Core Data remains a nightmare framework, with many lines of code to get started.

Apple provides a snippet section just for Core Data. Browse through it, be afraid, then appreciate the 2 libraries I will be introducing here.

MagicalRecord and mogenerator are 2 popular libraries to use when dealing with Core Data. NSHipster mentioned others, but these 2 are the must use.

In this post, I will explain a step by step to set them up, for there is a lack of proper documentation.

1. Install MagicalRecords

Using CocoaPods, add this to your podfile:

pod 'MagicalRecord/Shorthand', '~> 2.2'

Then pod install.

Note: We want to used shorthand, therefore the additional “/Shorthand” in the podfile. Shorthand is recommended, so that you use findAll instead of MR_findAll.

2. Setup pch

Your pch file should look like this:

#ifdef __OBJC__
    #define MR_SHORTHAND
    #import <CoreData+MagicalRecord.h>

3. Setup when application load/exit

- (BOOL)application:(UIApplication *)application didFinishLaunchingWithOptions:(NSDictionary *)launchOptions {
    [MagicalRecord setupCoreDataStack];

- (void)applicationWillTerminate:(UIApplication *)application {
    [MagicalRecord cleanUp];

Or if you want to setup with a different sqlite name, or deal with migration, refer to this documentation.

4. Using MagicalRecord API

MagicalRecord documentation is kind of messy. Here’s a orderly guide to using:

At this point, you may already use MagicalRecord API with Core Data. Just create your model and entities. Refer to a tutorial if needed.

But it is better to use mogenerator to generate the entitiy classes. I will explain setting up of mogenerator in the rest of the sections. But if you are not using mogenerator, stop here.

5. Install mogenerator

The value of mogenerator is:

Generate 2 classes per entity - 1 for machine and 1 for human (which you can edit)

It is a command-line tool, which you can install using brew:

// On your command line
$ sudo brew install mogenerator
// Or if you need to update
$ sudo brew update && brew upgrade mogenerator

6. Add a Model

Next, add a core data model (if you have not).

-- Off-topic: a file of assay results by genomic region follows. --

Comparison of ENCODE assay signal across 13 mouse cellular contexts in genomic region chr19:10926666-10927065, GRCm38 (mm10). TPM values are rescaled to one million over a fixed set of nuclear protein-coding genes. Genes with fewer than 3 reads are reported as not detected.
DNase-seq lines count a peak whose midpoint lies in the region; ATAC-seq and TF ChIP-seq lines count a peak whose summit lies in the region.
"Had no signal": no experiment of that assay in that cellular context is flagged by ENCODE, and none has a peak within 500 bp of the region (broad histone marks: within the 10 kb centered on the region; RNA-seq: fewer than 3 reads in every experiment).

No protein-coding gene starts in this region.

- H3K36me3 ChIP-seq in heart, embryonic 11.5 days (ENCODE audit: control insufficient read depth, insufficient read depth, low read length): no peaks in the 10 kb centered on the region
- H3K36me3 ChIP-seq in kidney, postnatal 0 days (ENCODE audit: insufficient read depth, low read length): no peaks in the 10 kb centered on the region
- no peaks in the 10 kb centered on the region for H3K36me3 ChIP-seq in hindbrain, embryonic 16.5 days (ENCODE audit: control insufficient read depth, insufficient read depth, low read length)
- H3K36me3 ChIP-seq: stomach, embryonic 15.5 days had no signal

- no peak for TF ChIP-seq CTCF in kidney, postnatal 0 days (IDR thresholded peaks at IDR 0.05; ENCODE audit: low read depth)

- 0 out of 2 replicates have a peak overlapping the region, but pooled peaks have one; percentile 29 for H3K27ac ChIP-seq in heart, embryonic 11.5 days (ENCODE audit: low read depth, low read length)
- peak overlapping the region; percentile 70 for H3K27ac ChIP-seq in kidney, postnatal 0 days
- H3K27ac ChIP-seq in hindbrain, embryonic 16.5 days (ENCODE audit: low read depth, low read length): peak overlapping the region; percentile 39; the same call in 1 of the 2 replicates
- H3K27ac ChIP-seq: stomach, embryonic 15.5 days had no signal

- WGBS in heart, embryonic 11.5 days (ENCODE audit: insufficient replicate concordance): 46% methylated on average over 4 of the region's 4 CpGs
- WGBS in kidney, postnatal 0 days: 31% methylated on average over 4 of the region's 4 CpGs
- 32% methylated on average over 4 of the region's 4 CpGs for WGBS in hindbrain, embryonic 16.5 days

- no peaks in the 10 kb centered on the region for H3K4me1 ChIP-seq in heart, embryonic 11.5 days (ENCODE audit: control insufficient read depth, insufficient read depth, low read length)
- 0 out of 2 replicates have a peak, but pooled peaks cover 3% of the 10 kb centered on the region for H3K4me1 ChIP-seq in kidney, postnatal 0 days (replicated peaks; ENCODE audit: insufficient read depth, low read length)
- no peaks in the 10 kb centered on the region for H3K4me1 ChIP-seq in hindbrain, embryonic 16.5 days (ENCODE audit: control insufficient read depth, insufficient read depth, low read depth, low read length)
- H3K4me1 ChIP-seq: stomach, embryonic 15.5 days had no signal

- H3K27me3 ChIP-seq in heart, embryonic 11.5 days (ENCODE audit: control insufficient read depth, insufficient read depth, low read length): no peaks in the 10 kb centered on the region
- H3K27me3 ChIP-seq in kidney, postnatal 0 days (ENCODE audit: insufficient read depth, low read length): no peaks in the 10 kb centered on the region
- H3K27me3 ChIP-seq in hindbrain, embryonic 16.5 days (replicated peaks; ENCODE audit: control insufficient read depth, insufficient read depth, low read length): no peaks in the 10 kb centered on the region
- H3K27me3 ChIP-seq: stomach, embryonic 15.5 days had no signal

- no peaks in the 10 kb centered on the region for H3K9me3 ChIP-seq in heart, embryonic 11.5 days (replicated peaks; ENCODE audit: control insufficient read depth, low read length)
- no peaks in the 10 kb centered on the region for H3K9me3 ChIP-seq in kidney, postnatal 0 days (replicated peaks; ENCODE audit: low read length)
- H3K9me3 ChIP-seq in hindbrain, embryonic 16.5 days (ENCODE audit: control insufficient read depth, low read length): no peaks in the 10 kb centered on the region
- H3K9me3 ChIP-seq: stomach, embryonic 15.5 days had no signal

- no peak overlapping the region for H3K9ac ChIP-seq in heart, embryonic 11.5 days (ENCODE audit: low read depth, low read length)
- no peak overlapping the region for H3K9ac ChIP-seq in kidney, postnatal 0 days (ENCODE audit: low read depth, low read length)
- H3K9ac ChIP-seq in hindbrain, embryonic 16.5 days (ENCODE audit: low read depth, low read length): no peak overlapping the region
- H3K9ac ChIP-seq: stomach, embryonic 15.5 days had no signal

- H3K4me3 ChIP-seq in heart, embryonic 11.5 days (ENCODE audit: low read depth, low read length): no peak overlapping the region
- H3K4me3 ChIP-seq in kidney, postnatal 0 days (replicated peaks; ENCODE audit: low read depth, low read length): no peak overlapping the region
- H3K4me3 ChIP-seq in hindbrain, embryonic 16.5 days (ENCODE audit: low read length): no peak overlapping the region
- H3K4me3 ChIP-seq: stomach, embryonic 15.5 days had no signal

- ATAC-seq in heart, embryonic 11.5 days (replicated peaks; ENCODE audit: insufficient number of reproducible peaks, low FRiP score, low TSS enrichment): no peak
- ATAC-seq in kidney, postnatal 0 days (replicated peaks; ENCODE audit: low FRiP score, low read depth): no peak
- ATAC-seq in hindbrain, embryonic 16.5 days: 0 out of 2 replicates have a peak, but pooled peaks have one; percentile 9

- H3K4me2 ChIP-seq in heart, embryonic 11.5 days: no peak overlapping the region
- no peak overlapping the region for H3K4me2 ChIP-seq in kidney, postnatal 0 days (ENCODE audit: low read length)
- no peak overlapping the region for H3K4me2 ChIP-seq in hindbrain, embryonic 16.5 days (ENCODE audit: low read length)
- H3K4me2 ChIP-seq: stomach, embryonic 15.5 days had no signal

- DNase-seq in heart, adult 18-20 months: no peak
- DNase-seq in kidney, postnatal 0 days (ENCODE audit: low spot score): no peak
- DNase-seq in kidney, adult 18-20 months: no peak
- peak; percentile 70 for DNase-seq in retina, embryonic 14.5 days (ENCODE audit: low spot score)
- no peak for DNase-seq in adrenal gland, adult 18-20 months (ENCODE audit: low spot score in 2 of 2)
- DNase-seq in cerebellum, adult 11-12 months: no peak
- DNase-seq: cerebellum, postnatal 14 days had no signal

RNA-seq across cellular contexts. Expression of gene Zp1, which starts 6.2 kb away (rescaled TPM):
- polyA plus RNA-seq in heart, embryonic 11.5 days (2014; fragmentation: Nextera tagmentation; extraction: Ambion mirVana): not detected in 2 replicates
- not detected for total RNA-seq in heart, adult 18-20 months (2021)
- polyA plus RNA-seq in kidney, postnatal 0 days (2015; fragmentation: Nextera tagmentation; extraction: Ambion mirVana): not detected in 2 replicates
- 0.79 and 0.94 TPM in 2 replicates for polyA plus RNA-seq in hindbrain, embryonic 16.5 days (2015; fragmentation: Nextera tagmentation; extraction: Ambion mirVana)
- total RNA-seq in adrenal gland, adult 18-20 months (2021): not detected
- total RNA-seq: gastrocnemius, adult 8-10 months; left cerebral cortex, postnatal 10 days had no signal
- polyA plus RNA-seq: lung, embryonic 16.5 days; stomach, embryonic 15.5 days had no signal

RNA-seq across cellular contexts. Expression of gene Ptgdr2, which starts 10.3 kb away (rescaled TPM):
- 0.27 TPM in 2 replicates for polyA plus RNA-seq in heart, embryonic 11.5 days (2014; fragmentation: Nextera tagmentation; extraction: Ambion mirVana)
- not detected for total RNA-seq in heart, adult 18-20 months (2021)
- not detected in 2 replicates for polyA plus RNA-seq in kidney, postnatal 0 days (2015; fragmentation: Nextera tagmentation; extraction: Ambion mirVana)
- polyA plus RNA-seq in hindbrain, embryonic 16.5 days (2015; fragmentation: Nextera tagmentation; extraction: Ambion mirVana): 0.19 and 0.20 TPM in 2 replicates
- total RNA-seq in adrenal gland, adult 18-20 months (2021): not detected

Go to File > New File > Core Data > Data Model

You should save Model.xcdatamodeld in a Models directory.

7. Add new Entity

Add a new entity into the model. Assume the entity name is Person.

Change the entity name, and also class name to Person too.

8. Setup target and build script

Follow the guide to setup a target for mogenerator. That creates a mogenerator target that you can build everytime you change your model.

Here’s my build script:

mogenerator -m "MyApp/Models/Model.xcdatamodeld/Model.xcdatamodel" -O MyApp/Models --template-var arc=true

MyApp/Models/ is the directory containing all my models related file, which is also where I save the data model when I created it. You may make changes accordingly.

You can also refer to the command-line options, if you need to change how it generates.

UPDATE: If you are using v1.28 (Sep 2014), and wants to use ARC, the shorter command is:

mogenerator --v2 -m "MyApp/Models/Model.xcdatamodeld" -O "Jade/Models"

Note that if you have a new version of your model, you should edit the build script correspondingly. eg. I have a “Model 2.xcdatamodel”:

mogenerator -m "MyApp/Models/Model.xcdatamodeld/Model 2.xcdatamodel" -O MyApp/Models --template-var arc=true

9. Build mogenerator target

Select the mogenerator target and build. This will generate all the files.

Person.h/m is the file for human, which you may edit.

_Person.h/m is the file for machines, which you should never touch.

10. Add the files to project

Add _Person.h/m into Models group in your project.

That’s it!

Start using with MagicalRecords, or refer to a tutorial if needed.




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